Antiope
Antiope was a character played by actress Elissa Landi in the film The Warrior’s Husband (1933).

Antonita
Antonita was a character played by actress Merle Oberon in the film The Private Life of Don Juan (1934).

Anyana
Anyana was a character played by actress Movita in the film El Capitan Tormenta (1936).

Apricottia
Apricottia was a character played by actress Ethel Teare in the short film The Knaves and the Knight (1915).

Arabel
Arabel Barrett was a character played by actress Katharine Alexander in the film The Barretts of Wimpole Street (1934).

  • Usage of the baby name Arabel.

Arai
Arai was a character played by actress Movita in the film The Hurricane (1937).

  • Usage of the baby name Arai.

Araminta
Araminta was a character name in multiple films, including David Garrick (1912) and Love Birds (1934).

Arathea
Arathea Manning was a character played by actress Mae Murray in the film Big Little Person (1919).

Arbutus
Arbutus Quilty was a character played by actress Louise Fazenda in the film Listen Lester (1924).

Ardis
Ardis Delafield was a character played by Nora Lane in the film Careless Lady (1932).

  • Usage of the baby name Ardis.

Ardita
Ardita was a character name in multiple films, including The Off-Shore Pirate (1921) and The Siren of Seville (1924).

  • Usage of the baby name Ardita.

Argyl
Argyl Crawford was a character played by actress Ann Little in the film Under Handicap (1917).

  • Usage of the baby name Argyl.

Aritana
Aritana was a character played by actress Adele Mara in the film Call of the South Seas (1944).

Arla
Arla Dean was a character played by actress Dorothy Lamour in the film Moon Over Burma (1940).

  • Usage of the baby name Arla.

Arleta
Arleta Vance was a character played by actress Marie Prevost in the film Call of the Rockies (1929).

  • Usage of the baby name Arleta.

Arline
Arline Pretty was an actress who appeared in films from the 1910s to the 1950s. She was born in Washington, D.C., in 1885. Arline was also a character name in multiple films, including Only Thing (1925) and Back in Circulation (1937).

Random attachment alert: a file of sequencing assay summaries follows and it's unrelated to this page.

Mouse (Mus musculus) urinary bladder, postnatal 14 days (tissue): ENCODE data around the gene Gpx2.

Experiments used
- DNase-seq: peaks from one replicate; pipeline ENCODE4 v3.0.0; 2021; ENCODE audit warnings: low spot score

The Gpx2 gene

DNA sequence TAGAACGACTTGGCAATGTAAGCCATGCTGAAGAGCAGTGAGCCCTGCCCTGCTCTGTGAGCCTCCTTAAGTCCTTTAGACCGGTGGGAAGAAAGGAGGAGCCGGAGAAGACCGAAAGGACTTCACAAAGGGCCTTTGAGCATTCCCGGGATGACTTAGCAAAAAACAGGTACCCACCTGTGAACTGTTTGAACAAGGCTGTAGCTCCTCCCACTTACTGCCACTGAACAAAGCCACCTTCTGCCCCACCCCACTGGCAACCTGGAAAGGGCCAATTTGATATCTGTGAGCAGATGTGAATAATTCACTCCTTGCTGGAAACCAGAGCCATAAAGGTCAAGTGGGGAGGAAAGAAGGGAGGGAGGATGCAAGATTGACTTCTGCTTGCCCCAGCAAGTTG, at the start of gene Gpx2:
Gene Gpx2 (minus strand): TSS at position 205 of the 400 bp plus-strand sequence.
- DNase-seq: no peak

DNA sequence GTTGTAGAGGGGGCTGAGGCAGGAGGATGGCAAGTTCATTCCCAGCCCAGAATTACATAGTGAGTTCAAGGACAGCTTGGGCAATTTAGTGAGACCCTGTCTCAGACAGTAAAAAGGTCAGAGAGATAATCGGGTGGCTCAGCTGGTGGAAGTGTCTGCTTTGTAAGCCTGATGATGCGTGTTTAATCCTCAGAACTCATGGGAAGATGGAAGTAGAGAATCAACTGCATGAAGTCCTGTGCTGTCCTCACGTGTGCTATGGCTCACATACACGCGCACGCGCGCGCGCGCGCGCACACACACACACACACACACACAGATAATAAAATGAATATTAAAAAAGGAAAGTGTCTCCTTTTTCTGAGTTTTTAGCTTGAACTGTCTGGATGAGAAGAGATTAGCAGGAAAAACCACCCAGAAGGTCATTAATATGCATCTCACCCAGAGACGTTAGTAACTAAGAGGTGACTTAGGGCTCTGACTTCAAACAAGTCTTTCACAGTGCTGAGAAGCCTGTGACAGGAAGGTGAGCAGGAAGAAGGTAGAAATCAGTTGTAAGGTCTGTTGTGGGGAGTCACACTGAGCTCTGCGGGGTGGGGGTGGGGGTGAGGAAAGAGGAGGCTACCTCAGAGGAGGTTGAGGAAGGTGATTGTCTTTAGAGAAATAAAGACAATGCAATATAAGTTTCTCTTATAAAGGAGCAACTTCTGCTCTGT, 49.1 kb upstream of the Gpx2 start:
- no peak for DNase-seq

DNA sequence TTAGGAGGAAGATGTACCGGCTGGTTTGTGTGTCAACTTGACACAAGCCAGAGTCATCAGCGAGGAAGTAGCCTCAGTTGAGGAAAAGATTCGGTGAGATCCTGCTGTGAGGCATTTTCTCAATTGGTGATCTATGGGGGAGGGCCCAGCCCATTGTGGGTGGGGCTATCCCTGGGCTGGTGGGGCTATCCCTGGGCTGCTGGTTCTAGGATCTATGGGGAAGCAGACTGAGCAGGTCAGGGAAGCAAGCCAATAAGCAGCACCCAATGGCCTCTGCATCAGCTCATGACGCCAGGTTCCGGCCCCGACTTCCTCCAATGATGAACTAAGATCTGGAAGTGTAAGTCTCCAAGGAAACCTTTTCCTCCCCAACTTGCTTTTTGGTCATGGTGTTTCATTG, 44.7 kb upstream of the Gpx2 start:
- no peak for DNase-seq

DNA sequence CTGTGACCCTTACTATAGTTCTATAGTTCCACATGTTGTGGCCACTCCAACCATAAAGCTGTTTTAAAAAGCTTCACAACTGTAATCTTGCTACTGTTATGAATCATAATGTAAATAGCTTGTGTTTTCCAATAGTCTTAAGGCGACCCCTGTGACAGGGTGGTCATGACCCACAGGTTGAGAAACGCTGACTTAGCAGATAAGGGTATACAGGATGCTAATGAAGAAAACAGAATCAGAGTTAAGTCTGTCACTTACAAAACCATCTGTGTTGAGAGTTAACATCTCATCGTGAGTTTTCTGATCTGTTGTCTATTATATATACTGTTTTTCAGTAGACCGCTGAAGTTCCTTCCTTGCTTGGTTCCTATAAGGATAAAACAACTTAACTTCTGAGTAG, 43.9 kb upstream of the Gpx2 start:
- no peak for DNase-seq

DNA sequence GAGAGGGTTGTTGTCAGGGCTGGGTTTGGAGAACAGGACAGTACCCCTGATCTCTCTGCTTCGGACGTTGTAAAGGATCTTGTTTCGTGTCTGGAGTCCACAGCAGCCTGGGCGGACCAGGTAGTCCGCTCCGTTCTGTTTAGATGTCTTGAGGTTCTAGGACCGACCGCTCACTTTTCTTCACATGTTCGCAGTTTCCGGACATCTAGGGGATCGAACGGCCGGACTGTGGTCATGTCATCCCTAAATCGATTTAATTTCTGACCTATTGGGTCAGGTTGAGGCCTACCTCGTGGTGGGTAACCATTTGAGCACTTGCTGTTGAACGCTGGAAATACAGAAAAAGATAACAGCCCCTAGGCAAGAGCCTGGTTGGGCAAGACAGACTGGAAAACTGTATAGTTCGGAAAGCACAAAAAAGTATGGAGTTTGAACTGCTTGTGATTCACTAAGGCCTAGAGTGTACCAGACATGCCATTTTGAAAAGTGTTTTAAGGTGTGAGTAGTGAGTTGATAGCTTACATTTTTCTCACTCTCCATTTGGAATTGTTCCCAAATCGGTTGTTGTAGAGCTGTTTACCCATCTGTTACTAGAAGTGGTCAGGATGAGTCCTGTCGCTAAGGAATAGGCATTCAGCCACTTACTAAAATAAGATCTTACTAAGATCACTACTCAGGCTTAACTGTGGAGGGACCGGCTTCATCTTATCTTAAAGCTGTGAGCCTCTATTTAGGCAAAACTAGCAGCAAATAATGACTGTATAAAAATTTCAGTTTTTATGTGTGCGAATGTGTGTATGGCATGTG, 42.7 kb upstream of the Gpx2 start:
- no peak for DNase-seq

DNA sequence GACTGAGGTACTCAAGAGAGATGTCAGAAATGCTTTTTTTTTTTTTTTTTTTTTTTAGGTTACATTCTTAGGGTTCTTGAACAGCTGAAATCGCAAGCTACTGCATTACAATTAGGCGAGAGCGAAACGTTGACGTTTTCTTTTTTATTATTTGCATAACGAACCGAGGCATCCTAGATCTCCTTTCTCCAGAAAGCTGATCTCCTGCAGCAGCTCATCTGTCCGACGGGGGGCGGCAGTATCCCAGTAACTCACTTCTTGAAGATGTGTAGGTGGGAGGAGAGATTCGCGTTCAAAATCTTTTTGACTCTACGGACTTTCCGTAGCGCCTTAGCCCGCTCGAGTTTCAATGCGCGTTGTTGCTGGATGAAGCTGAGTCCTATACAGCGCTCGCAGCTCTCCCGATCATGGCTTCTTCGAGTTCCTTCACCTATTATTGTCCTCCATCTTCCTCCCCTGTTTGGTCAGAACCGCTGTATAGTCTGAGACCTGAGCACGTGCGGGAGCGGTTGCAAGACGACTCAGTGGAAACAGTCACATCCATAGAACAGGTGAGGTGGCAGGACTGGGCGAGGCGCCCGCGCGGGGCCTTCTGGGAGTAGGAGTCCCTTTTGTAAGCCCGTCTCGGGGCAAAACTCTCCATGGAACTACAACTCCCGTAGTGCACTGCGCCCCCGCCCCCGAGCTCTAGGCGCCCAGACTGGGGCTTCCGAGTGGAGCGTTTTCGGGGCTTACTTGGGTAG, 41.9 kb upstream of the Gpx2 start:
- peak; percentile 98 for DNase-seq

• Usage of the baby name Arline.

Arly
Arleta “Arly” Harolday was a character played by actress Ella Raines in the film Tall in the Saddle (1944).

  • Usage of the baby name Arly.

Armida
Armida Vendrell, often credited simply as Armida, was an actress who appeared in films films from the 1920s to the 1950s. She was born in Mexico in 1911.

  • Usage of the baby name Armida.

Arna
Arna was a character played by actress Rose Tapley in the short film War (1911).

  • Usage of the baby name Arna.

Arnice
Arnice was a character played by actress Ella Hall in the film Secret Love (1916).

  • Usage of the baby name Arnice.

Arrah
Arrah Meelish was a character played by actress Gene Gauntier in the film Arrah-Na-Pogue (1911).

  • Usage of the baby name Arrah.

Arria

Arria was a character played by actress Helen Wright in the film Damon and Pythias (1914).

  • Usage of the baby name Arria.

Arrita
Arrita was a character played by actress Reina Valdez in the short film Italian Love (1914).

Arte
Arte O’Neill was a character played by actress Helen Lindroth in the short film The Shaughraun (1912).

Artemisia
Artemisia Stebbins was a character played by actress Mabel Stoughton in the short film Balked at the Alter (1908).

Arvia
Arvia was a character played by actress Carmel Myers in the film The Dancer of the Nile (1923).

  • Usage of the baby name Arvia.

Arvilla
Arvilla Howe was a character played by actress Ruth Roland in the short film The Egyptian Mummy (1913).

Ashubetis
Ashubetis was a character played by actress Valda Valkyrien in the film The Image Maker (1917).

Aspasia
Aspasia Conti was a character played by actress Agnes Moorehead in the film Mrs. Parkington (1944).

Assina
Assina was a character played by actress Mrs. George O. Nichols in the short film Women of the Desert (1913).

Asta
Asta Nielsen was an actress who appeared in films from the 1910s to the 1930s. She was born in Denmark in 1881. Asta was also a character played by actress Esther Ralston in the film Rome Express (1932).

  • Usage of the baby name Asta.

Ata
Ata was a character played by actress Elena Verdugo in the film The Moon and Sixpence (1942).

  • Usage of the baby name Ata.

Atala
Atala was a character played by actress Bessie Eyton in the short film Atala (1912).

Athene
Athene Seyler was an actress who appeared in films from the 1920s to the 1960s. She was born in England in 1889.

  • Usage of the baby name Athene.

Athole